Living on an island can be fantastic. There are unfettered views of the ocean. There are plenty of secluded rivers and sandy beaches. But living on an island can be a colossal pain in the butt as well.
We can easily be cut off from the mainland by inclement weather, or have some very intense winds that build strength over the water and hit us like a freight train. But perhaps the most frustrating thing about living here is groceries.
During the onset of the COVID-19 pandemic, we saw the effects of supply being outweighed by demand Most store shelves from here to Deer Lake were empty, and with the travel restrictions that were put in place, supply was severely impacted.
Now that things have settled down and supply chains have return to a semblance of normal, we should be fine when it comes to getting what we want. But that is not the whole story.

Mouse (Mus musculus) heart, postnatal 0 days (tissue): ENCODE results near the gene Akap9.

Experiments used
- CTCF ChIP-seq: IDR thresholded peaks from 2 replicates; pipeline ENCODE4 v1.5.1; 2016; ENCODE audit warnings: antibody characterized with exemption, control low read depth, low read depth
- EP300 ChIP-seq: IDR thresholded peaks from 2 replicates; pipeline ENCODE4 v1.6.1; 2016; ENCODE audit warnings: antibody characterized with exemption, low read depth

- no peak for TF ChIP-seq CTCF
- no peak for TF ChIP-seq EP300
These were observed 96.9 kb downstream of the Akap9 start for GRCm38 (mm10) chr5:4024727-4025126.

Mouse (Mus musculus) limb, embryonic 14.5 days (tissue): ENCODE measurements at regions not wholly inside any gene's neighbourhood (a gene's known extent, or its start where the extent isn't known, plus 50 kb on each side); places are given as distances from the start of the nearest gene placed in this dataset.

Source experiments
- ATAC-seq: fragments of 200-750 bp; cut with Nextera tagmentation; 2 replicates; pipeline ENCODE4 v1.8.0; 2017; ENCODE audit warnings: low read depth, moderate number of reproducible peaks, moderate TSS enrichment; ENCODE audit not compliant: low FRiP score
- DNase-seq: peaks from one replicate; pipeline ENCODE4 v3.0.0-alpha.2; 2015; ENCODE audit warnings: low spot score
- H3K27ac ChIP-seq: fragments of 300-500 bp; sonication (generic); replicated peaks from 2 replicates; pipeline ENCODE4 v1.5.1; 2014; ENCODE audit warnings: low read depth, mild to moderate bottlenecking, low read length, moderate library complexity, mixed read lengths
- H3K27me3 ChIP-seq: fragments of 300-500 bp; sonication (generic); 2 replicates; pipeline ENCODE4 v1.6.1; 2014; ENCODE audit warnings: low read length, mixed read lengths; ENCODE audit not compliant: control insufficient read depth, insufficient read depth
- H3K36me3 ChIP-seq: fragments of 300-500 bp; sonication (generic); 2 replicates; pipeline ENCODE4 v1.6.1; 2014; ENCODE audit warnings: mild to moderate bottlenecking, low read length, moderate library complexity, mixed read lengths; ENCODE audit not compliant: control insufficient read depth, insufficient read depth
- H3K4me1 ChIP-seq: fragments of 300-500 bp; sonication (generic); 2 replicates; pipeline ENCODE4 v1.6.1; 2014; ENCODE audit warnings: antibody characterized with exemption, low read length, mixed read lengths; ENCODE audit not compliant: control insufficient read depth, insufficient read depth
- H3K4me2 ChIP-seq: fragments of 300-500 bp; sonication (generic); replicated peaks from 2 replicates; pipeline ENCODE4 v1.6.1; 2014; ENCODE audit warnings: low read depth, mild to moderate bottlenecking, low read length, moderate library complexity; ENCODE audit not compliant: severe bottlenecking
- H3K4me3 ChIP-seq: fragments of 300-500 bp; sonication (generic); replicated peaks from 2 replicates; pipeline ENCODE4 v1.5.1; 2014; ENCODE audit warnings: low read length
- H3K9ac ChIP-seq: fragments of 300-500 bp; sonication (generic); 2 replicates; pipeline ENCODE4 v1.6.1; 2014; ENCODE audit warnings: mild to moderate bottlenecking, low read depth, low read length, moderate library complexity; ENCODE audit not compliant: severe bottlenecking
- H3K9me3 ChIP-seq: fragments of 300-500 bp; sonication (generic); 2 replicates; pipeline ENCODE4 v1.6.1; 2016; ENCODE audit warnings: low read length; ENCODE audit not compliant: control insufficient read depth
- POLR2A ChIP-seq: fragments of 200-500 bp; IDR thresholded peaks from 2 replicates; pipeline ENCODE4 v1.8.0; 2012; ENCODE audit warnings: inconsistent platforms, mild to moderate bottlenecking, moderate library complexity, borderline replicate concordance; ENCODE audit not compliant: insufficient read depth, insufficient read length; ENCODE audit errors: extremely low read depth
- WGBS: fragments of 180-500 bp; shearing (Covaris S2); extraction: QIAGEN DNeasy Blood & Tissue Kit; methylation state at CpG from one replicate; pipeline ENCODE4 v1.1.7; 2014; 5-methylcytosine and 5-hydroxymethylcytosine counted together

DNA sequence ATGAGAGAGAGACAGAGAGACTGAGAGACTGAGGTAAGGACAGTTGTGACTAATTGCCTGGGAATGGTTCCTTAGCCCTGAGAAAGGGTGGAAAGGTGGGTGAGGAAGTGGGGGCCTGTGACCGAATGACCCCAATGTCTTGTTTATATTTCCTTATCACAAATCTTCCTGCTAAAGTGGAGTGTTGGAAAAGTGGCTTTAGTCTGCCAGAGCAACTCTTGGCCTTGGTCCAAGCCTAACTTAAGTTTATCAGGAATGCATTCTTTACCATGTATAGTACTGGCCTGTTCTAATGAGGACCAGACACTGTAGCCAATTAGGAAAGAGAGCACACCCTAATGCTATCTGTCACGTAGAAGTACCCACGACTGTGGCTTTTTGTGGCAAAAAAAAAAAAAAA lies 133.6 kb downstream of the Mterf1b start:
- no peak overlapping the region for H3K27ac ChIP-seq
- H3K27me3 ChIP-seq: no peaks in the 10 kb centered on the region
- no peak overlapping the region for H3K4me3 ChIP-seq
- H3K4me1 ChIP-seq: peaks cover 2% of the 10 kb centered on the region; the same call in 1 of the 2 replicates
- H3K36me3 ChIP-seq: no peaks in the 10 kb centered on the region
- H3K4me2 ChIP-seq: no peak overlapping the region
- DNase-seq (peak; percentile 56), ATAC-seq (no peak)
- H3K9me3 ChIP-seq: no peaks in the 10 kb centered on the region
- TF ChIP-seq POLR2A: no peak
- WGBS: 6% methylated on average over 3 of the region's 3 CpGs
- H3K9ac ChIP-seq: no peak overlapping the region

Admittedly, I don’t do a lot of the grocery shopping in my household, but when I do go I am astounded at the the prices. A whopping $37 for half of a ham seems like insanity to me. Paying over 5 dollars for a 2L of milk, when the same item can be bought anywhere in Nova Scotia for 3 is disheartening, especially when you consider there’s a large dairy farm operation in the region.
I understand that transporting foodstuffs to the island can increase the price of items, but I also feel that if we are going to be paying outrageous prices for our food, there is no valid reason for my purchases to be wilted, spoiled, old, or already at the expiry date.
There has been much talk of a road between Newfoundland and the mainland, but driving 16 extra hours through northern Québec when the ferry gets tied up because of bad weather doesn’t mean prices will be cheaper, it just means food will be more spoiled.
I know there is no easy solution. I know that i will have to continue paying $300 for a week’s worth of groceries. I know that my fruits and vegetables will always be in the stores at the end of their best before date.
I don’t like it any more than you do. But I know there’s very little I can do to fix it.